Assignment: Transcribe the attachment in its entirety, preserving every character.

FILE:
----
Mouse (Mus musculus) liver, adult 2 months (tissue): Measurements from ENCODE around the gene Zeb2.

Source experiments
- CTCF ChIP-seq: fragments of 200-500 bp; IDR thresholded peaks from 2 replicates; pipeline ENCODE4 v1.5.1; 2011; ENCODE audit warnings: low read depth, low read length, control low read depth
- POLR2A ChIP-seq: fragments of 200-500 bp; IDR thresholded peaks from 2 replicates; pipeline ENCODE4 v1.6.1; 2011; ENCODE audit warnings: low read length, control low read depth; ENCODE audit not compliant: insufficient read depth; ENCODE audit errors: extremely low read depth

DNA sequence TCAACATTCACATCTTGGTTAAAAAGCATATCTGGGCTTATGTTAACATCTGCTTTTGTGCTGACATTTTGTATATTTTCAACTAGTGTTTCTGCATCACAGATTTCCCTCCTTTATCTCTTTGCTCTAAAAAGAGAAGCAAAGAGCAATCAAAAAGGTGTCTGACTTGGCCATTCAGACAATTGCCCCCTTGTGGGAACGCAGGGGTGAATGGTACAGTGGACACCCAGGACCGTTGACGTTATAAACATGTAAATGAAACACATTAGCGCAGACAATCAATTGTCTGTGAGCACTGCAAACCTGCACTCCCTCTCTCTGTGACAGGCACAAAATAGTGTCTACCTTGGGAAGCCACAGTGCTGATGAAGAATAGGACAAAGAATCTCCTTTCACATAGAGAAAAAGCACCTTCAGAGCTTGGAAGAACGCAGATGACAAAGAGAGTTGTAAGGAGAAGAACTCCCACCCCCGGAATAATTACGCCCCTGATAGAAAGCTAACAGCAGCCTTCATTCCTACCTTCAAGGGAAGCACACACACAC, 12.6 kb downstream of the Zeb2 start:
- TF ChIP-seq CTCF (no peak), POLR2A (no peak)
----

Mouse (Mus musculus) liver, adult 2 months (tissue): Measurements from ENCODE around the gene Zeb2.

Source experiments
- CTCF ChIP-seq: fragments of 200-500 bp; IDR thresholded peaks from 2 replicates; pipeline ENCODE4 v1.5.1; 2011; ENCODE audit warnings: low read depth, low read length, control low read depth
- POLR2A ChIP-seq: fragments of 200-500 bp; IDR thresholded peaks from 2 replicates; pipeline ENCODE4 v1.6.1; 2011; ENCODE audit warnings: low read length, control low read depth; ENCODE audit not compliant: insufficient read depth; ENCODE audit errors: extremely low read depth

DNA sequence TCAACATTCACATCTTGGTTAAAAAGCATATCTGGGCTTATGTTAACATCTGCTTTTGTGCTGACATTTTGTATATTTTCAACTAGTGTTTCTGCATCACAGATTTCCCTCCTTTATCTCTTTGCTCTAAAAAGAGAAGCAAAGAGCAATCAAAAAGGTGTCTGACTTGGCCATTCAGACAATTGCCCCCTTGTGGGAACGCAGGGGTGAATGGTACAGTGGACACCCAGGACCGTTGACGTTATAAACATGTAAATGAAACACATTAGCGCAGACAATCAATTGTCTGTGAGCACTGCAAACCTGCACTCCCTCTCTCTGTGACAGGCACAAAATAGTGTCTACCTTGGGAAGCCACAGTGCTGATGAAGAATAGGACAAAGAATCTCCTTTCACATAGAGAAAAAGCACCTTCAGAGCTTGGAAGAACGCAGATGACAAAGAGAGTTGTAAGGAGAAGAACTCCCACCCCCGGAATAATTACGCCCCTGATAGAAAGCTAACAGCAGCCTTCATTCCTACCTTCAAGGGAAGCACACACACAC, 12.6 kb downstream of the Zeb2 start:
- TF ChIP-seq CTCF (no peak), POLR2A (no peak)